On Thursday, May 12, North Vancouver District Public Library was proud to deliver a panel presentation, Under the Hood: Honest Stories of Disruptive Change in a Public Library, at the BC Libraries Conference held in Richmond, BC.
This conference presentation describes the transformative process that started when I became chief librarian for North Vancouver District Public Library in 2013, and illustrates it with personal stories of change from seven staff members and one super-engaged patron.
I cannot describe just how proud I am of the NVDPL staff and how they have flourished in the delivery of their professional library services. The North Van community is incredibly fortunate to have such dedicated, talented and caring professionals to serve their access to knowledge that will enhance and improve their lives and support community connectedness. I am humbled to work with such committed and compassionate human beings.
For your reference, here is my portion of the presentation at the recent library event, which explored the conference theme of Disrupt and Transform.
Recently, I read and summarized the book, Bad Leadership, by Barbara Kellerman, for the Actionable Book Club. It’s certainly not a pleasant experience to dwell on the dark side of life; in most situations, we tend to think it’s better to talk about the positive examples. Kellerman’s book gives clear examples of what bad leadership looks like and where it can take an organization. At best, bad leadership results in inertia. At worst, complete disaster for an organization, with ripple effects of destroyed lives and careers.
Michael Shoop, management consultant and a former government colleague, has a strong interest in understanding toxic work environments. He and I have had a few occasions over the years to discuss the damaging effects of bad leadership, and the pain and destruction a toxic personality can cause within an organization. Recently, I mentioned to him that I was reading Kellerman’s Bad Leadership book. After some discussion, Shoop and I agreed that while Kellerman’s book was useful, it leaves one wondering about what to do about it. As Shoop so colourfully puts it “It’s good, but it doesn’t help you find a way out of the swamp!”.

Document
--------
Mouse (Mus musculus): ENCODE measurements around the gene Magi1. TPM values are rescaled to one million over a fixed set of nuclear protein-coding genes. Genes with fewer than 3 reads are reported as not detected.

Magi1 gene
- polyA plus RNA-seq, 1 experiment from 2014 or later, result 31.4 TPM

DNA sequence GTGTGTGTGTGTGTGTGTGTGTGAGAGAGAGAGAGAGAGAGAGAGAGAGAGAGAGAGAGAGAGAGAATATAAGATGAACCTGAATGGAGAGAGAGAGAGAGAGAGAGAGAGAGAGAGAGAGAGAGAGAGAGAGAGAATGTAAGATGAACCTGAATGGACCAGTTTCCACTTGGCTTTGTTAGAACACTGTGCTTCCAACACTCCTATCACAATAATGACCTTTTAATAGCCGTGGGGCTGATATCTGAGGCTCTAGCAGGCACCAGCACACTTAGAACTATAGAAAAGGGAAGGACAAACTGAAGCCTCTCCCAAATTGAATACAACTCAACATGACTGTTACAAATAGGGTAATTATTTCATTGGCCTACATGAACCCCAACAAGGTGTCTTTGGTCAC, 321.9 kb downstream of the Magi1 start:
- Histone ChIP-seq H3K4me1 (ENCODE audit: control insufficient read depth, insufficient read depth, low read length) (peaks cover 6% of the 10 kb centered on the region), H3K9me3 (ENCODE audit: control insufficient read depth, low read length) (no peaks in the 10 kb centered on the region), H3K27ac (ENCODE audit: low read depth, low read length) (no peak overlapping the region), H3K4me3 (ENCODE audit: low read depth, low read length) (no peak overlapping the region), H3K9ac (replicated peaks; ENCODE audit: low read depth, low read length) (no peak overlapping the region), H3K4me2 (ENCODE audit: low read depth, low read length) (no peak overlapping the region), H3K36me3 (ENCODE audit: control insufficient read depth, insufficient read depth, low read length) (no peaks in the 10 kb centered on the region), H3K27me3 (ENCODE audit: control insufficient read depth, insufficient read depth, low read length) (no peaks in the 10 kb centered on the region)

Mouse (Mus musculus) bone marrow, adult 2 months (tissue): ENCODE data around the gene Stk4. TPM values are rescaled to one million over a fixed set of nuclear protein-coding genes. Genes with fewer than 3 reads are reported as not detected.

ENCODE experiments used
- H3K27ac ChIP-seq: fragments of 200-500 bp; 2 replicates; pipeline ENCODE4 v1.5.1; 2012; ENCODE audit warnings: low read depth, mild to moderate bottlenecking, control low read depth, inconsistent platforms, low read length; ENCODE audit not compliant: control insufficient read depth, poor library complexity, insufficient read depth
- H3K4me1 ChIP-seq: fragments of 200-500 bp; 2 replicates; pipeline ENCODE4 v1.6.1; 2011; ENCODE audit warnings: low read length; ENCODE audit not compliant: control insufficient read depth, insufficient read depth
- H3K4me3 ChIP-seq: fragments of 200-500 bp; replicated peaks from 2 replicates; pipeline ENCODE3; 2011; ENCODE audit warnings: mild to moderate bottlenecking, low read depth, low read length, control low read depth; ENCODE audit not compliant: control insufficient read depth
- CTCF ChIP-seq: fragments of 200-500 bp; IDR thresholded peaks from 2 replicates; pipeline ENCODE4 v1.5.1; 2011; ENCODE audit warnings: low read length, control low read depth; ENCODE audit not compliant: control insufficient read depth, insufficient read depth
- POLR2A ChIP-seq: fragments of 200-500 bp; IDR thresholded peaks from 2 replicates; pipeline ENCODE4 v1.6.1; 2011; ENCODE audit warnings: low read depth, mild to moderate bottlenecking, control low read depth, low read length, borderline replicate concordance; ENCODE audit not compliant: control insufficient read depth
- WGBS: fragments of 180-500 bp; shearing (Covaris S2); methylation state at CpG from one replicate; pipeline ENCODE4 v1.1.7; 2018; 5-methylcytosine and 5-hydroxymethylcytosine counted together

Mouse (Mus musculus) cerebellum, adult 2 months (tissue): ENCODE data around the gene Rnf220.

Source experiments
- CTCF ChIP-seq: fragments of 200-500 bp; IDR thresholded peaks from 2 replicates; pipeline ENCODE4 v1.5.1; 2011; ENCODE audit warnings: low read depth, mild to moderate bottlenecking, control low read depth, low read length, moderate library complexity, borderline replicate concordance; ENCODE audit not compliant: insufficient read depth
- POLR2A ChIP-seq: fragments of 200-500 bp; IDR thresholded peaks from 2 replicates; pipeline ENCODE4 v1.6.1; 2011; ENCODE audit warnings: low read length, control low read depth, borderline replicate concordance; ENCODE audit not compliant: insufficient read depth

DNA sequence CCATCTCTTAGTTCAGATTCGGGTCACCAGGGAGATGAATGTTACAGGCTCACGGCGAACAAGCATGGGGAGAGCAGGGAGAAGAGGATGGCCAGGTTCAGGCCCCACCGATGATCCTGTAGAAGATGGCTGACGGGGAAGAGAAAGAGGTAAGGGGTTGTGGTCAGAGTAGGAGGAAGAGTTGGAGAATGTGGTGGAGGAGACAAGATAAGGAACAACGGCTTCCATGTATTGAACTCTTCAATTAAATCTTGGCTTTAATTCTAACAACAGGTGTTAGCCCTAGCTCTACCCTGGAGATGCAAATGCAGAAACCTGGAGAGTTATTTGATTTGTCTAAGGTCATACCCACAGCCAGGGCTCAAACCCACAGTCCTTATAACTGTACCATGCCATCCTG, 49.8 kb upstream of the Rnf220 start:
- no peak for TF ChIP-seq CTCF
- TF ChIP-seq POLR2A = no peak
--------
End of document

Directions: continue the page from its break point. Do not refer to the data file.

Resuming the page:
We hear so much about leadership lately. Lots of books, courses, programs, articles, speakers, conferences, consultants and many other resources are available to inspire leaders to be their best. I’m a big supporter of leadership development at all levels in an organization – any organization. In many cases, the underlying message is about self-reflective practice; the more one is aware of oneself and others, the more effective one’s leadership can be.
That said, not every leader is in a management position. Leadership as a topic has become fashionable. One hears so little of management training any more; it’s just not sexy. But the reality is that we need managers who can lead, and leaders who can manage. Sexy or not, both mindsets and skillsets are needed. Jim March of the Stanford Business School put it: “Leadership involves plumbing as well as poetry”. Continue reading
As a young mom, participating in a book club met a lot of important social and intellectual needs for me. While those needs eventually shifted as my children moved on to school and I took on a bigger role in the work force, I still treasure those bonds that were established with a unique group of women from different professions and perspectives. My life is richer for the relationships and experiences that grew out of that book club experience.
I’ve been thinking a lot about book clubs lately. While book discussion groups have been around for centuries, there’s been a phenomenal rise in popularity of book clubs in the past couple of decades. Reading is alive and well – a healthy book culture combined with a basic human need for social connectedness is a winning combination. Continue reading